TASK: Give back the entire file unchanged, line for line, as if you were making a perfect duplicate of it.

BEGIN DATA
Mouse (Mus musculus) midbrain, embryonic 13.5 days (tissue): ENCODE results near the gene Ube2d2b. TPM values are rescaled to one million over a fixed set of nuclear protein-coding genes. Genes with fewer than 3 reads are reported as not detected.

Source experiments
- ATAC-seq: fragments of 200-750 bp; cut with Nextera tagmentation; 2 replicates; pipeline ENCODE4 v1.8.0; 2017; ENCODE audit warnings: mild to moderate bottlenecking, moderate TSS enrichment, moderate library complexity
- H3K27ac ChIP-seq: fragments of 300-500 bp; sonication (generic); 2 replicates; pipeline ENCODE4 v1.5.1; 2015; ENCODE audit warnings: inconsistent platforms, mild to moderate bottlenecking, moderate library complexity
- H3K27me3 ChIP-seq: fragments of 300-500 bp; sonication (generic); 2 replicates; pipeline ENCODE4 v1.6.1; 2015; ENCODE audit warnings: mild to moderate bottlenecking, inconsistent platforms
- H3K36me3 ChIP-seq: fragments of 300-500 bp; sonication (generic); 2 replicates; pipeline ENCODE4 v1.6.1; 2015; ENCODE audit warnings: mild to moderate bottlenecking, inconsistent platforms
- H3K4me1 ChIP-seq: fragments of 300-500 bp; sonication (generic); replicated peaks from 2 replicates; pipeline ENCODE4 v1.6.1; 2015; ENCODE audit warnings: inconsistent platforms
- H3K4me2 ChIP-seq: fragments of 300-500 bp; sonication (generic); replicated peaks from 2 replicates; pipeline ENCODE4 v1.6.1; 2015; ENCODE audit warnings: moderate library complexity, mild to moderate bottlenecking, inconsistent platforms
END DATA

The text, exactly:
Mouse (Mus musculus) midbrain, embryonic 13.5 days (tissue): ENCODE results near the gene Ube2d2b. TPM values are rescaled to one million over a fixed set of nuclear protein-coding genes. Genes with fewer than 3 reads are reported as not detected.

Source experiments
- ATAC-seq: fragments of 200-750 bp; cut with Nextera tagmentation; 2 replicates; pipeline ENCODE4 v1.8.0; 2017; ENCODE audit warnings: mild to moderate bottlenecking, moderate TSS enrichment, moderate library complexity
- H3K27ac ChIP-seq: fragments of 300-500 bp; sonication (generic); 2 replicates; pipeline ENCODE4 v1.5.1; 2015; ENCODE audit warnings: inconsistent platforms, mild to moderate bottlenecking, moderate library complexity
- H3K27me3 ChIP-seq: fragments of 300-500 bp; sonication (generic); 2 replicates; pipeline ENCODE4 v1.6.1; 2015; ENCODE audit warnings: mild to moderate bottlenecking, inconsistent platforms
- H3K36me3 ChIP-seq: fragments of 300-500 bp; sonication (generic); 2 replicates; pipeline ENCODE4 v1.6.1; 2015; ENCODE audit warnings: mild to moderate bottlenecking, inconsistent platforms
- H3K4me1 ChIP-seq: fragments of 300-500 bp; sonication (generic); replicated peaks from 2 replicates; pipeline ENCODE4 v1.6.1; 2015; ENCODE audit warnings: inconsistent platforms
- H3K4me2 ChIP-seq: fragments of 300-500 bp; sonication (generic); replicated peaks from 2 replicates; pipeline ENCODE4 v1.6.1; 2015; ENCODE audit warnings: moderate library complexity, mild to moderate bottlenecking, inconsistent platforms